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Thursday, August 24, 2017

Administering Justice in the Spirit of Ted Bundy

By Michael Lambrix

Many years ago as I took the first steps of an unexpectedly long spanning decade after decade on Florida´s death row, by coincidence I came to know the infamous Ted Bundy, who many see as the very personification of “evil.”

In the countless hours I spent conversing with him over several years around the concrete walls of our solitary confinement cells or walking around the yard as casually as if we were strolling through a public park, not once did he exhibit even the slightest indication of seeing himself as “evil.” Nor did he bear any resemblance to the measure of evil so many others saw him as.

If not for the well-publicized accounts of his preying upon young women from coast to coast, the horrors he inflicted for no other reason than to satisfy his lusts and rage, I would have had no reason to think of him as “evil.” That is not the person he projected himself to be, at least not to me.  Rather, I saw him as each of his victims initially did –an intelligent and charismatic “boy next door” type with a quick wit and sense of humor that drew you in like a moth to a candle.

It has been over a quarter of a century since that January 1984 morning when the State of Florida led Bundy on his last walk, into the execution chamber here at the Florida State Prison. Strapped into the dark-stained, three-legged monstrosity known as “Old Sparky”, he spoke his last words.  A packed roomful of witnesses stared silently through the glass window separating them by a few feet.  Warden Tom Burton gave the signal and the first of three lethal surges of electricity violently ripped through his body. Each powerful surge made his body involuntarily strain against the well-worn leather straps holding him firmly in the chair.  Witnesses would later report a wisp of smoke that rose from his shaven head and the smell of his burnt flesh.  The monster was dead.  Society could sleep just a little better. “Justice” had prevailed, society purged that of evil.

Twenty-seven years later, almost to the day, the United States Supreme Court held by nearly unanimous decision that the State of Florida had illegally killed Ted Bundy. Under constitutional law, every person condemned to Death in the State of Florida since 1974 – including the 91 individuals (both men and women) already executed-- were illegally sentenced.  In a nation, without legal authority to condemn any person, execution constitutes state sanctioned murder.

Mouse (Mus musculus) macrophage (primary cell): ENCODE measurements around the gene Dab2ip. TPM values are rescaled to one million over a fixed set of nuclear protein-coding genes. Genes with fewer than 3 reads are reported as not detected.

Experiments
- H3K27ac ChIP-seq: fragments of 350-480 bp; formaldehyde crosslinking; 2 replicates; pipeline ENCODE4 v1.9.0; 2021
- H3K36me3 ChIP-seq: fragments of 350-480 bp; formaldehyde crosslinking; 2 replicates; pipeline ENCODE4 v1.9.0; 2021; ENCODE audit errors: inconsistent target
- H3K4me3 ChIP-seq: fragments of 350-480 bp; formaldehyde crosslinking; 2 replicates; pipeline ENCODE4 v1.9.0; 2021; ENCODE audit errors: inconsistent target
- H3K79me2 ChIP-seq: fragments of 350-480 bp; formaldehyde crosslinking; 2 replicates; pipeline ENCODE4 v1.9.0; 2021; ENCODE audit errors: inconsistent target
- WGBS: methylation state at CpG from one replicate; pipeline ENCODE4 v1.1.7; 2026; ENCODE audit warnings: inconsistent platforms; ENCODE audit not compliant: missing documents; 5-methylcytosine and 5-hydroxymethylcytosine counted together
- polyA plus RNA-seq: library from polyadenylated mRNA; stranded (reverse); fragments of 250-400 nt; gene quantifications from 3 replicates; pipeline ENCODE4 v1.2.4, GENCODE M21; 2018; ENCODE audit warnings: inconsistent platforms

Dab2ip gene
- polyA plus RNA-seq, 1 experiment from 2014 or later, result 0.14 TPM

As coincidence would have it, when the United States Supreme Court issued the relevant decision in Hurst v Florida, 136 S.ct.616 (2016) on January 12, 2016, I was in the same cell Ted Bundy spent his last night in. Counting down my last days before my own scheduled execution (please read: “Execution Day: Involuntary Witness to a State Sanctioned Murder”). I was measured and fitted for the suit they intended to kill me in, and I contemplated my last meal, mindful that my choice would be severely limited by state law prohibiting the prison from spending too much money on a condemned prisoner´s last meal. I wondered whether the Hurst ruling would stop my own scheduled execution – or would the corrupt courts find a way to weasel out of granting relief from my illegally imposed sentence of death? (please read: “Death by Default”)

My uncertain fate dragged by slowly, to the tick-tocking of the clock hung on the wall outside my death watch cell. Each day I took another step closer to my scheduled execution. I struggled not to show fear for the sake my family and friends as they rallied around me, traveling to the prison to spend a few hours visiting through a pane of glass.  In Florida, once a prisoner is under an active death warrant with a scheduled execution date, all contact with family is prohibited with the exception of a final one-hour “contact visit” on the morning of the scheduled execution.

The Florida attorney general argued that the Supreme Court´s decision could only apply to future capital cases.   Such a “new law,” they argued, could not be retroactively applied. My lawyers argued that ends do not justify the means -- if a person was illegally sentenced to death, then principles of fundamental fairness and constitutional prohibitions against infliction of cruel and unusual punishments demand that this new law be retroactively applied.

My case was thrust into the forefront of this epic legal battle.  The state attorneys fought with all their might to convince the Florida Supreme Court that it really didn´t matter if I was illegally sentenced to death, since they´d already invested too many judicial resources to be derailed by a “last minute” change of the law. Retroactive application of this new law to my case would invalidate every death sentence in Florida – and on an election year, no less. See: Death Row Inmate Michael Lambrix Awaits Fate from Court: “Its my last hope” by Steve Bousquet, Tampa Bay Times, March 25, 2016 and  “His Plea for Life at Florida´s Highest Court” by Elizabeth Johnson, Herald-Tribune, January 30, 2016

My lawyers argued that the Florida Supreme Court must at least enter a stay of execution until the issue could be properly addressed. Weeks passed. I was within days of scheduled execution when on February 2, 2016, the Florida Supreme Court allowed “oral arguments” to be heard. Shortly after, they entered a temporary stay of execution – but the prison kept me on death watch despite the stay, as if the Court never ordered it.   My date with death drew closer, and I was allowed last visits with my long time close friend Jan Arriens (who founded the international death row advocacy group “Lifelines”  and author of the book Welcome to Hell), and members of my family.

I was having a visit with my family on February 9, 2016  – hours away from my scheduled execution day of February 11 – when the Death Watch Supervisor told me that in light of the Florida Supreme Court´s “temporary” stay, I would be removed from “death watch” and returned to the regular death row housing area.

Even though my execution had been postponed, the state of Florida pursued the execution of Mark Asay, keeping him “death watch,” his scheduled execution five weeks later.  A month later Mark would also have his execution postponed and be moved back to the regular death row housing area only a few cells away from me.

With executions in Florida now indefinitely on hold until the Florida Supreme Court could decide whether Hurst would be retroactively applied, we all anxiously waited – not only those condemned to death, but our families and friends, too.